When You Never Want to Stop Learning

The Jolly Librarian remembers a day, eons ago, when I was in 4th grade in my small rural elementary school’s library. I had embarked on a project of reading all the books in that one room. That day, for some reason, it suddenly hit me that I would never get them all read, and if I couldn’t read all the books in that one library, there was no chance that I would ever know all there was to know in the world. That made me unaccountably sad.

Besides forever establishing me as a nerd, I think this realization also fed my career in education. I just like the idea of learning, and I don’t think I’m alone.

So, in that spirit, every once in a while, I’ll share a link that will be useful to those of us who, still deep down, want to know a little something about everything.

You may remember when distance education was packaged as video courses. You had a book, a syllabus, and usually a study guide. Then you checked out a series of videos to watch. Well, one producer of these series, the Annenberg Corporation, has now put the videos to these courses online for free.

 Now, some are dated, which means for some you might want to take a miss and for others, you’ll get a good laugh at the funny clothes and hairstyles. But in general, they are a good overview of various topics. Here are some that I recommend:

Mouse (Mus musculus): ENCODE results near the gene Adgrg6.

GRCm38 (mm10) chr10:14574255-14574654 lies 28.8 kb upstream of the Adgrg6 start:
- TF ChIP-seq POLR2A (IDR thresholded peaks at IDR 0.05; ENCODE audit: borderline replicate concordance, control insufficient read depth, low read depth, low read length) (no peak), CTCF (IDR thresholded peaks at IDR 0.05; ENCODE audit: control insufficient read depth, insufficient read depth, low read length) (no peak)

• Algebra: In Simplest Terms
  • Against All Odds: Inside Statistics
  • American Cinema
  • American Passages: A Literary Survey
  • Art of the Western World
  • Art through Time
  • A Biography of America
  • Bridging World History
  • Connect with English (for ESL learners)
  • The Constitution
  • Death: A Personal Understanding
  • Democracy in America
  • Destinos: An Introduction to  Spanish
  • Discovering Psychology
  • Earth Revealed
  • Economics USA
  • Ethics in America
  • Exploring the World of Music
  • French in Action
  • Growing Old in a New Age
  • The Habitable Planet: A Systems Approach to Environmental Science
  • Human Geography
  • Introduction to World Literature
  • Learning Math
  • Literary Visions
  • Mathematics Illuminated
  • The Mechanical Universe
  • Out of the Past (Archaeology)
  • Physics for the 21st Century
  • Planet Earth
  • Power of Place: Geography
  • Rediscovering Biology: Molecular to Global Perspectives
  • Voices and Visions (Literature)
  • The Western Tradition
  • The World of Chemistry

Some of these are very interesting. I used Voices and Visions when teaching a literature courses. I also enjoy the history ones. The Spanish, French, and ESL all have a continuing story line to help keep learners interested. And the Algebra one is worth watching  just for the first episode where everyone runs away from the mathematician at a party 🙂 Seriously, after watching the first fifteen minutes, I had actually learned something about algebra.

So give these a try at learner.org.

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